Answering your omicron questions, and what you should read this year
We speak to Professor of Epidemiology Jason Salemi about what Florida's new case numbers really mean for our lives now. Plus we laugh with book experts Connie Ogle and Mitchell Kaplan and ask about what they're looking forward to reading this year.
On this Tuesday, Jan. 4, edition of Sundial:
Your Omicron Questions, Answered
The highly contagious omicron variant is spreading through the Sunshine State fast, especially after the holidays.
It feels like so many more people are testing positive than before.
And it can be hard to keep up with useful information about the virus and the facts as day-to-day numbers change so rapidly.
We spoke with Jason Salemi. He is a professor of epidemiology at the University of South Florida College of Public Health in Tampa.
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"Biologically speaking, it seems as though [omicron] is less likely to infiltrate as intensely the lower part of your respiratory tract, where your lungs are and where it tends to do the most damage. It's much better at infiltrating your nose, which is why it's so much more likely to be spread," Salemi said. "But because it doesn't get as deep into your respiratory system relative to something like delta, it just seems to be causing less severe illness. And some of the most recent data out of the UK corroborates that."
Salemi pointed to the most recent numbers and explained why the number of new cases and the number of hospitalizations aren't as linked anymore.
"Coming into this surge, we've got a much improved ability to fight against severe illness with omicron because a lot more people have been vaccinated and or boosted and people have built up immunity from prior infections, mainly during that delta surge," he said. "And so when you get all of this together, that's why we're finding this decoupling of cases and hospitalizations that the dramatic rise in cases is no longer predictive of the same sort of rise in hospitalizations. So it's still very serious. It's still hospitalizing a lot of people because it's so transmissible and it's still finding vulnerable people. But for an individual on average, it's less likely to cause severe illness."
Following Health News in 2022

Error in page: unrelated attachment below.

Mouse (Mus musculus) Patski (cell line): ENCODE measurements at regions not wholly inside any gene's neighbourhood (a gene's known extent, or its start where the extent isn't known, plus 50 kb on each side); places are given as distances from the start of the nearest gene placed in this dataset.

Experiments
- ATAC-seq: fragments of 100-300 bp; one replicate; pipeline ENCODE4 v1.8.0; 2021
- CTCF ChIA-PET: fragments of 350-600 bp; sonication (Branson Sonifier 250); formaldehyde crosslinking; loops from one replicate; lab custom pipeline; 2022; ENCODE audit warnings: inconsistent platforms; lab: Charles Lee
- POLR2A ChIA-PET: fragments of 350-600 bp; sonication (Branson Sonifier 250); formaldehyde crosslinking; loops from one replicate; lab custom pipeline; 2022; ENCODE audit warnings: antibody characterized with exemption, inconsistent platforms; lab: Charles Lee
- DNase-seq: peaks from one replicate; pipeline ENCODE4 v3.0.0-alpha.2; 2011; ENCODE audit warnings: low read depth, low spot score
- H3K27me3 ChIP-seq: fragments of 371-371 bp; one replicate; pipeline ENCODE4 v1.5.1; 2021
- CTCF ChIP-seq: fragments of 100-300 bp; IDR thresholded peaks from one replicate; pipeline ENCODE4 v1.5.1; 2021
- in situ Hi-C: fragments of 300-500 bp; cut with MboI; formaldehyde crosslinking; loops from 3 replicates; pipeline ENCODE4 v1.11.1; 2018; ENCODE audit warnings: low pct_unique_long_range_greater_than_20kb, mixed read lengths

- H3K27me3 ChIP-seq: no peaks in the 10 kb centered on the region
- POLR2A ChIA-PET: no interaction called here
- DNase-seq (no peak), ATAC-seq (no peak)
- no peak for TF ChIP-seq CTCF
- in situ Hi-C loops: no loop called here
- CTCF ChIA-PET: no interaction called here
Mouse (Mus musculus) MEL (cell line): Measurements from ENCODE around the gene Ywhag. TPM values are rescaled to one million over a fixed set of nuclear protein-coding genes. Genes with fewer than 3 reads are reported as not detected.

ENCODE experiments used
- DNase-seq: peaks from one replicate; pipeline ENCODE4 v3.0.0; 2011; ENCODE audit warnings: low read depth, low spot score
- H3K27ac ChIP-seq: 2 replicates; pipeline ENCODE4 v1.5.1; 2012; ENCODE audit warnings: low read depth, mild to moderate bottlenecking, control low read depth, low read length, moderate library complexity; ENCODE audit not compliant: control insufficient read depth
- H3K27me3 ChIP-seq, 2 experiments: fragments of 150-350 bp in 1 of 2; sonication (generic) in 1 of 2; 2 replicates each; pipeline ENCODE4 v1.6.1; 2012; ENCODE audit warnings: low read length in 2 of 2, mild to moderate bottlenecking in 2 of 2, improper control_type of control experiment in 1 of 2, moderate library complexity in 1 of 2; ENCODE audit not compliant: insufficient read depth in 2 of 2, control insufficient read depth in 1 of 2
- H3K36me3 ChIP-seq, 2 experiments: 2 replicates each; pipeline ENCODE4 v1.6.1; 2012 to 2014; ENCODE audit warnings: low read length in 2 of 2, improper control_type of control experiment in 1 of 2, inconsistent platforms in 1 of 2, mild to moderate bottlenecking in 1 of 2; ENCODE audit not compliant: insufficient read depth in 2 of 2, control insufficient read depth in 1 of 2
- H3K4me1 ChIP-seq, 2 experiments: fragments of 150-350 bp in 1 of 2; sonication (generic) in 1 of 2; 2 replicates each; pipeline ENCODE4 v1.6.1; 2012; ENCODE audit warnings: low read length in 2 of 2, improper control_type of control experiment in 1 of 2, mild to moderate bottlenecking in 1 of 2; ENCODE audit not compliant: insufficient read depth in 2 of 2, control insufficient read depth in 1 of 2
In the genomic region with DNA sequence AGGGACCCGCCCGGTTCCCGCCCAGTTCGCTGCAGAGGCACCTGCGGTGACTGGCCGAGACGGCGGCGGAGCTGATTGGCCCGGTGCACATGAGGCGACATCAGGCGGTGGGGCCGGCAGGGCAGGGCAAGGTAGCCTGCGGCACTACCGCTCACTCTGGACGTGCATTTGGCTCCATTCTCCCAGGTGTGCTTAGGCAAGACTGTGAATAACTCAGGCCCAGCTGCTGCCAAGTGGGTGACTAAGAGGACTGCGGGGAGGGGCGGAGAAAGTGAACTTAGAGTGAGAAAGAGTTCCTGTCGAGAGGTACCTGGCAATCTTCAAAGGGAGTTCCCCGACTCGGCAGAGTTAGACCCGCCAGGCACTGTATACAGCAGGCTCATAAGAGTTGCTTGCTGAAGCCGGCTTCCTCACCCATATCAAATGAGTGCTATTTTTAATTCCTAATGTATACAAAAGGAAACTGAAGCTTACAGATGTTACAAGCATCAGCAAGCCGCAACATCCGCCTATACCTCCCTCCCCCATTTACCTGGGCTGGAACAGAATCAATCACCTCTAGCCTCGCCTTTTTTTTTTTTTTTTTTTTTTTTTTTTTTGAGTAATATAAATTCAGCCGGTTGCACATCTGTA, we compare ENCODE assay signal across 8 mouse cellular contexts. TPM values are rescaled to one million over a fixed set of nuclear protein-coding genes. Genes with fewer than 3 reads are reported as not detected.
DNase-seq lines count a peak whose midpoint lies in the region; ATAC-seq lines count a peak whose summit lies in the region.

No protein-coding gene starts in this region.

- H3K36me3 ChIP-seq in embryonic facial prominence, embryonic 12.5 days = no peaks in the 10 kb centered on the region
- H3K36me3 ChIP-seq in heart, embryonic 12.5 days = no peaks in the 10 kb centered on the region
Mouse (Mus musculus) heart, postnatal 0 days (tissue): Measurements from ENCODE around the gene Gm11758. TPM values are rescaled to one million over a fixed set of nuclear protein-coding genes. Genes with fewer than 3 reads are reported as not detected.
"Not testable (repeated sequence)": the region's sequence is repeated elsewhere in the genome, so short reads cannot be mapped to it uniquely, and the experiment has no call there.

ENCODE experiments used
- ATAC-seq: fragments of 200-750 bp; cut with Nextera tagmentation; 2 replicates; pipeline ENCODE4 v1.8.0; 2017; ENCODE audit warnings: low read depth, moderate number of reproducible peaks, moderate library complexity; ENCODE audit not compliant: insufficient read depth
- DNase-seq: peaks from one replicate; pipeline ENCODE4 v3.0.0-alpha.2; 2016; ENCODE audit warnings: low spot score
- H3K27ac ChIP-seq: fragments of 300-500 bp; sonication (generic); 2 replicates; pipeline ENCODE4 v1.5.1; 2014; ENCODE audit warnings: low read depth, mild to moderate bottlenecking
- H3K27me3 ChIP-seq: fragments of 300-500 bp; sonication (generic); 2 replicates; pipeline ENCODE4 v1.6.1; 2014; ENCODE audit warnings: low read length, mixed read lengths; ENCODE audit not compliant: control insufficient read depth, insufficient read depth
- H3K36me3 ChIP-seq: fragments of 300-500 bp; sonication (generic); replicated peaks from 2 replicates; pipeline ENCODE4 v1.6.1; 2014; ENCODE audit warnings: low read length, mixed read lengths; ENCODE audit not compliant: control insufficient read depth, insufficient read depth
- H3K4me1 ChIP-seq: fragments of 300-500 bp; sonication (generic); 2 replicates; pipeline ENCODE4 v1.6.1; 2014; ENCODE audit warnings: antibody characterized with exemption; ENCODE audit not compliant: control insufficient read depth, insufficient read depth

2021 with COVID was another busy year to try to keep ourselves healthy and keep up with all of the different healthcare news across South Florida.
Hospital policies, where to go for testing, don't neglect your annual visits... The list goes on.
We caught up with WLRN health care reporter Verónica Zaragovia about what stories she is looking in to as 2022 begins, where you can find a COVID test in South Florida, and how she's doing after recovering from COVID herself.
"I had like that ticklish throat and it evolved into a minor cold. But it was in fact, COVID-19," Zaragovia said.
With her mild case, "that's why that booster shot was so important," she said.
You can keep up with Verónica's reporting as 2022 gets underway, here.
What To Read This Year
Over the last couple of years, one thing the pandemic did was force us to stay inside. And during that time people read more books.
Book sales were up in 2020 to some of the best figures in years.
"The most remarkable thing for me was in the middle of this crazy pandemic, in the middle of this upheaval over the last year to see people coming into the store [with] masks, of course, and to see a lot of young people. There were so many young people, more than I could ever remember, who have kind of rediscovered the analog world of books," Mitchell Kaplan, the founder and owner of Books & Books.
Connie Ogle, former book editor at the Miami Herald, joined Kaplan and recommended some of her favorites, as well as shared her reading habits over the past year.
"The one I'm going to get my hands on is 'The Candy House,' by Jennifer Egan. She wrote a book called 'A Visit from the Goon Squad,' ... and this is something of a sequel," Ogle said. "She's fantastic. That's the one I'm really excited about... I read 121 books, that also includes audio books, so I'm including everything."